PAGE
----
When it comes to poetry, I think of how educated people in the past always seemed to be able to draw on a wealth of literature they had memorized. Having this sort of language at your beck and call can only improve your own use of language and sharpen your observations and thinking skills, in my opinion. I found my own education sorely lacking on this point, except for pieces of memorization I set for myself and one or two times when an English teacher picked something out (and no one seemed to know how to memorize, so no one really did). I think it’s great when Hannah or Jack will draw on some turn of phrase they memorized in a poem or book to describe a scene. I think it improves their vocabulary and ability to communicate. For example, last summer when Hannah was 3 and a half, we were walking in an area of my parents’ neighborhood with lots of trees and Hannah said, “the woods are lovely, dark and deep…” While I’m not sure my parents’ subdivision quite qualifies as “woods” Hannah was right that the trees were very cool and inviting in the warm summer sun, and using Robert Frost’s words was appropriately applied in that instance, even though his poem is actually about winter.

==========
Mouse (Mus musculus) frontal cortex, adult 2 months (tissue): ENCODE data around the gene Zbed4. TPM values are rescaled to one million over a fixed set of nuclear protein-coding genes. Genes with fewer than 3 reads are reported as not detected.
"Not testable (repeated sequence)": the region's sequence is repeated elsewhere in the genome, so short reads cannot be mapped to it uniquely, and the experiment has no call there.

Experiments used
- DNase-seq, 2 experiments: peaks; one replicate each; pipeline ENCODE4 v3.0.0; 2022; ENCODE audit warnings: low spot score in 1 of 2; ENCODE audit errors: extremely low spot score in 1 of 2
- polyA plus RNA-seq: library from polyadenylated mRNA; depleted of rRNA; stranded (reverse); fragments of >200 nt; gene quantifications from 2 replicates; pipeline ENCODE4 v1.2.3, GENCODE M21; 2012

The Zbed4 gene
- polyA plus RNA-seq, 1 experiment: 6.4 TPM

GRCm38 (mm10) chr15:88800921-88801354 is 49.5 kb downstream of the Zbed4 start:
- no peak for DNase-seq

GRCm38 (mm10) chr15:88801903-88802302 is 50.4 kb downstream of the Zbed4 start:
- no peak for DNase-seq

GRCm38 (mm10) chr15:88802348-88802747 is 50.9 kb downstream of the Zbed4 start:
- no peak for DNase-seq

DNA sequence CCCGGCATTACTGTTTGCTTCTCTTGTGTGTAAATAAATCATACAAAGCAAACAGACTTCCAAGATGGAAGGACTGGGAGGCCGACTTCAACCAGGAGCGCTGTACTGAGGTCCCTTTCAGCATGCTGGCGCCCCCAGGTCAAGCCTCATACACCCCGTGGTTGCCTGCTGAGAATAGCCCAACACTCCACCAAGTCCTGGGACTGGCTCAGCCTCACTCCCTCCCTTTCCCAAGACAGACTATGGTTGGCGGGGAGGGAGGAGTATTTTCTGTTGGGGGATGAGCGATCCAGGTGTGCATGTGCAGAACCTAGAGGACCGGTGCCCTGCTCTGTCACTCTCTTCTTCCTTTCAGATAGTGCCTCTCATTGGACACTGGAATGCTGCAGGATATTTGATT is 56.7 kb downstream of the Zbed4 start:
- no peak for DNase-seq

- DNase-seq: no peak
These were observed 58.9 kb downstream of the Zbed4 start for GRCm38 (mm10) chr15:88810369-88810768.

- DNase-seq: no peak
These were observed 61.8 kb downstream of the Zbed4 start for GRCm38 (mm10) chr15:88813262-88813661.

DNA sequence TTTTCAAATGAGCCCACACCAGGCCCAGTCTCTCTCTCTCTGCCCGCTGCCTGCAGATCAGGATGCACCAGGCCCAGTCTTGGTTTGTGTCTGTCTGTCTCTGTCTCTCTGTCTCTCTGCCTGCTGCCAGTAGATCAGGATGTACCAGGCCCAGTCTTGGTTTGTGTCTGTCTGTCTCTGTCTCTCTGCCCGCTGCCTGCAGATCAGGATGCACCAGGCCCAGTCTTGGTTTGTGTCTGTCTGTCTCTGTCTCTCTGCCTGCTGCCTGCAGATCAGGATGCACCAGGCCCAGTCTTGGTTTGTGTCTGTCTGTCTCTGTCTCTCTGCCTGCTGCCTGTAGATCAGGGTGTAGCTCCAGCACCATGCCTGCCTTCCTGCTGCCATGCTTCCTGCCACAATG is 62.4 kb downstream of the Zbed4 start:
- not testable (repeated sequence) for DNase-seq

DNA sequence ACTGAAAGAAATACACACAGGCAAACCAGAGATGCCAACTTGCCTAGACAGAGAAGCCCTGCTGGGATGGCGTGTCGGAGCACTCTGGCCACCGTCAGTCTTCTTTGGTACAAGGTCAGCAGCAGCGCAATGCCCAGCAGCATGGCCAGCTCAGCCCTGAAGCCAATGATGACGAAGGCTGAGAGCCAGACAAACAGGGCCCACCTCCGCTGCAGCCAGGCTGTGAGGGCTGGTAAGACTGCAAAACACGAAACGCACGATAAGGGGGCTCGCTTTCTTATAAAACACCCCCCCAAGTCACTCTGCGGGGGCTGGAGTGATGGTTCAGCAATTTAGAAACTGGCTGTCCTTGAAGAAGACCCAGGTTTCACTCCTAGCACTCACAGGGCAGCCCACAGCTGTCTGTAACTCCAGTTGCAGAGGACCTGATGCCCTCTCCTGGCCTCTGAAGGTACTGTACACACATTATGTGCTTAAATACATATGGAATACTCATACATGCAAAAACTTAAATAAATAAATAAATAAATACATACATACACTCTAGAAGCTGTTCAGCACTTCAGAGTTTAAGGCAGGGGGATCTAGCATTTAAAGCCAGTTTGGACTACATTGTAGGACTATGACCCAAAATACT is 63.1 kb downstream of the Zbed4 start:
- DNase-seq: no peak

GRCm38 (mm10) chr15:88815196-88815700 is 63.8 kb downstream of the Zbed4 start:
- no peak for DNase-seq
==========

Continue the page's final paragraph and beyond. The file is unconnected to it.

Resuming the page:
I think good poetry is helpful for encouraging us to look closely at the world around us and for building vocabulary and communication, and also for teaching rhyming, which is an important pre-reading skill. We also read large sections of nursery rhymes every day for that purpose, and also for general cultural literacy because literary references to nursery rhymes are more prevalent than you might think.
For all this talk, you might be thinking that I’ve laid an onerous burden on my toddlers, but actually we get the memorization done in only a few minutes a day. We read whatever poem we’re working on through twice most days, but never more than twice. After a few times the kids are trying to say it with me and by the end of the week Hannah can usually do the whole thing on her own, and Jack throws in more than half of it, although not for the video camera! We also say the Bible verse through twice (sometimes I mention it again in the course of the day if it would be instructive to a behavior or attitude going on), but we only do the catechism questions and sing the song once. Even with a longer poem like Winter-time and a longer hymn we breeze through that part of our preschool in about 5-10 minutes tops. We keep it light and fun and like an exciting challenge.